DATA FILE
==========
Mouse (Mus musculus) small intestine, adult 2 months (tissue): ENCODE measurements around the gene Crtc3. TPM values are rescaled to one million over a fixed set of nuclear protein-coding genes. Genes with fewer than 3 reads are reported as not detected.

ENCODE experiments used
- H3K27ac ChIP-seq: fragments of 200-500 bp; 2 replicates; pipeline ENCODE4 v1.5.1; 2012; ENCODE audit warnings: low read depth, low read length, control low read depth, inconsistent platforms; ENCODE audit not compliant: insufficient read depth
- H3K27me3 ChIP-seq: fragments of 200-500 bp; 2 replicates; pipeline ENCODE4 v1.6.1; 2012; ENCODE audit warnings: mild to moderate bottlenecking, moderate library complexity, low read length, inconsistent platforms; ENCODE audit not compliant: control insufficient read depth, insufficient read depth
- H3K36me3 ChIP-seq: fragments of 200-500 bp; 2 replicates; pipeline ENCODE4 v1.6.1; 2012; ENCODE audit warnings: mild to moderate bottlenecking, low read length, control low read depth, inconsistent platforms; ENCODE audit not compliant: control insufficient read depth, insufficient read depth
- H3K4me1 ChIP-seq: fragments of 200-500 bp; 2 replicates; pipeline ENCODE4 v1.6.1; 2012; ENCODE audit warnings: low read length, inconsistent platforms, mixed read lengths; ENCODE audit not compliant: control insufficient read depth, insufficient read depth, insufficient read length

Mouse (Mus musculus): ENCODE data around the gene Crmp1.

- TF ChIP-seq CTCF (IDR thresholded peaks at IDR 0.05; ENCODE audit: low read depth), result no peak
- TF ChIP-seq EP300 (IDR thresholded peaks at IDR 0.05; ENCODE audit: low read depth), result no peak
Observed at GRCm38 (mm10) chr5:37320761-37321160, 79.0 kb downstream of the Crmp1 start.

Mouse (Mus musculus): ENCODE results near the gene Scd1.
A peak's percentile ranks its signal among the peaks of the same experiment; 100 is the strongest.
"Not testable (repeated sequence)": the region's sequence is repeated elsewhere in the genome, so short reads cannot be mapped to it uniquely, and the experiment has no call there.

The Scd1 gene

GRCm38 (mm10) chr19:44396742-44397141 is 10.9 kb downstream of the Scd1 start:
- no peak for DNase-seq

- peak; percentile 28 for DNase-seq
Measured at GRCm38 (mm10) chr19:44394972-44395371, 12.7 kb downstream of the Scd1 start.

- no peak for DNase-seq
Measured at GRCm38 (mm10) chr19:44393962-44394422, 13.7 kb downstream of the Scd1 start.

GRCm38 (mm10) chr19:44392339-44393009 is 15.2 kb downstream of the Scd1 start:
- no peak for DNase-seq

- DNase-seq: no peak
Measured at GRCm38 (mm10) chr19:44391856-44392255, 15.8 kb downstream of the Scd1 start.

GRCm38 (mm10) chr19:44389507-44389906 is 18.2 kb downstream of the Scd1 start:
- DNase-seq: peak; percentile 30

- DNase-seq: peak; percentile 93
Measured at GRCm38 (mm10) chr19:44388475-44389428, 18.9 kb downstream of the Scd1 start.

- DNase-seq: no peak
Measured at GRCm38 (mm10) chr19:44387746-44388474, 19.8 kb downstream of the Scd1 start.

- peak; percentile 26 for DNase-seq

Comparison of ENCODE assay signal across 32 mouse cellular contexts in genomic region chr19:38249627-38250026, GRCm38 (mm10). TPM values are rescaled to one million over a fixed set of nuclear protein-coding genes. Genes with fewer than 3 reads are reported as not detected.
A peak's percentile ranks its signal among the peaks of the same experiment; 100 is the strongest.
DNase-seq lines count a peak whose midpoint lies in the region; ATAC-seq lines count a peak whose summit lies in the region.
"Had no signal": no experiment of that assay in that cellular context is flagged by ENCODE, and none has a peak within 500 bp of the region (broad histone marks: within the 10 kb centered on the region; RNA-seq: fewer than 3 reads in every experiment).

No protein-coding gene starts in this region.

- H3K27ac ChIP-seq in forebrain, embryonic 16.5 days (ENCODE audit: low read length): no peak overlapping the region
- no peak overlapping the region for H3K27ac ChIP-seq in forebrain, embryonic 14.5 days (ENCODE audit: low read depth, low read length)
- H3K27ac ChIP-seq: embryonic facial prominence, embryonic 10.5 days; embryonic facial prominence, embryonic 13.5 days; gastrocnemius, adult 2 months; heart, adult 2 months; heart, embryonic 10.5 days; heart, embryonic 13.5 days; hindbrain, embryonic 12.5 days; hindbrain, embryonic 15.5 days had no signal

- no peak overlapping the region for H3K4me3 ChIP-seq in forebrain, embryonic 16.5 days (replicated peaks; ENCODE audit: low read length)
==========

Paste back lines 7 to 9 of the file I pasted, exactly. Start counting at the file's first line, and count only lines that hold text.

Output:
Mouse (Mus musculus): ENCODE data around the gene Crmp1.

- TF ChIP-seq CTCF (IDR thresholded peaks at IDR 0.05; ENCODE audit: low read depth), result no peak
- TF ChIP-seq EP300 (IDR thresholded peaks at IDR 0.05; ENCODE audit: low read depth), result no peak